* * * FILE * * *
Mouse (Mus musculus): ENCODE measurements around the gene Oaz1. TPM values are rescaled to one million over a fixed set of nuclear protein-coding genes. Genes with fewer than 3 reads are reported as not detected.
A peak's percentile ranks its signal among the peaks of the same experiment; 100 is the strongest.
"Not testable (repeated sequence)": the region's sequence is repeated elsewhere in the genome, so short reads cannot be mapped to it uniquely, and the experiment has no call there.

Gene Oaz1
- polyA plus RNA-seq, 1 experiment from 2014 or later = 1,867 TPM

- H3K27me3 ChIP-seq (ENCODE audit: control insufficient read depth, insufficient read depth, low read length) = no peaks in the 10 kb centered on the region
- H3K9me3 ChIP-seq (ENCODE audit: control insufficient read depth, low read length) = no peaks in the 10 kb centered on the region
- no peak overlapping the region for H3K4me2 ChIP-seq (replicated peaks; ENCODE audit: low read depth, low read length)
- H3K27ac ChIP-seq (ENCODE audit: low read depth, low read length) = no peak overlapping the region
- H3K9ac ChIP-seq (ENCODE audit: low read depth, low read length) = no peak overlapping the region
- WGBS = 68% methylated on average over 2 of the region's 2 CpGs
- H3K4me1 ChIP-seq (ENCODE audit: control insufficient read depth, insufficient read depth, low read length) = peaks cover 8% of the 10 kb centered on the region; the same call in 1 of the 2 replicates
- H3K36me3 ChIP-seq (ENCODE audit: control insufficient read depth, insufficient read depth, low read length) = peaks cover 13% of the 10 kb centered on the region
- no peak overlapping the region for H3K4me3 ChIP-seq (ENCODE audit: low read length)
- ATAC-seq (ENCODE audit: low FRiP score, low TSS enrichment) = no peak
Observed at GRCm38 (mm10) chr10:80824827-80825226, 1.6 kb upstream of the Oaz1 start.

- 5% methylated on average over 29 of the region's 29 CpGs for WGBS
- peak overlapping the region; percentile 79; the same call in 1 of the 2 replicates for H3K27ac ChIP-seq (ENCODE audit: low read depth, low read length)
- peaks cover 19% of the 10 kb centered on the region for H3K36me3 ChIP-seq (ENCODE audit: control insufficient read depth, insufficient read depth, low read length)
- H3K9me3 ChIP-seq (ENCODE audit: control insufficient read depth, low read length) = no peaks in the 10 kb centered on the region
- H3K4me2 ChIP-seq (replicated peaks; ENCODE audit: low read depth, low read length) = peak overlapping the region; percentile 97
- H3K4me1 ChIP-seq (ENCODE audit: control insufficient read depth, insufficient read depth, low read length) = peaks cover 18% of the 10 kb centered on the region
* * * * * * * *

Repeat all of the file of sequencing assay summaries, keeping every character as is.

Mouse (Mus musculus): ENCODE measurements around the gene Oaz1. TPM values are rescaled to one million over a fixed set of nuclear protein-coding genes. Genes with fewer than 3 reads are reported as not detected.
A peak's percentile ranks its signal among the peaks of the same experiment; 100 is the strongest.
"Not testable (repeated sequence)": the region's sequence is repeated elsewhere in the genome, so short reads cannot be mapped to it uniquely, and the experiment has no call there.

Gene Oaz1
- polyA plus RNA-seq, 1 experiment from 2014 or later = 1,867 TPM

- H3K27me3 ChIP-seq (ENCODE audit: control insufficient read depth, insufficient read depth, low read length) = no peaks in the 10 kb centered on the region
- H3K9me3 ChIP-seq (ENCODE audit: control insufficient read depth, low read length) = no peaks in the 10 kb centered on the region
- no peak overlapping the region for H3K4me2 ChIP-seq (replicated peaks; ENCODE audit: low read depth, low read length)
- H3K27ac ChIP-seq (ENCODE audit: low read depth, low read length) = no peak overlapping the region
- H3K9ac ChIP-seq (ENCODE audit: low read depth, low read length) = no peak overlapping the region
- WGBS = 68% methylated on average over 2 of the region's 2 CpGs
- H3K4me1 ChIP-seq (ENCODE audit: control insufficient read depth, insufficient read depth, low read length) = peaks cover 8% of the 10 kb centered on the region; the same call in 1 of the 2 replicates
- H3K36me3 ChIP-seq (ENCODE audit: control insufficient read depth, insufficient read depth, low read length) = peaks cover 13% of the 10 kb centered on the region
- no peak overlapping the region for H3K4me3 ChIP-seq (ENCODE audit: low read length)
- ATAC-seq (ENCODE audit: low FRiP score, low TSS enrichment) = no peak
Observed at GRCm38 (mm10) chr10:80824827-80825226, 1.6 kb upstream of the Oaz1 start.

- 5% methylated on average over 29 of the region's 29 CpGs for WGBS
- peak overlapping the region; percentile 79; the same call in 1 of the 2 replicates for H3K27ac ChIP-seq (ENCODE audit: low read depth, low read length)
- peaks cover 19% of the 10 kb centered on the region for H3K36me3 ChIP-seq (ENCODE audit: control insufficient read depth, insufficient read depth, low read length)
- H3K9me3 ChIP-seq (ENCODE audit: control insufficient read depth, low read length) = no peaks in the 10 kb centered on the region
- H3K4me2 ChIP-seq (replicated peaks; ENCODE audit: low read depth, low read length) = peak overlapping the region; percentile 97
- H3K4me1 ChIP-seq (ENCODE audit: control insufficient read depth, insufficient read depth, low read length) = peaks cover 18% of the 10 kb centered on the region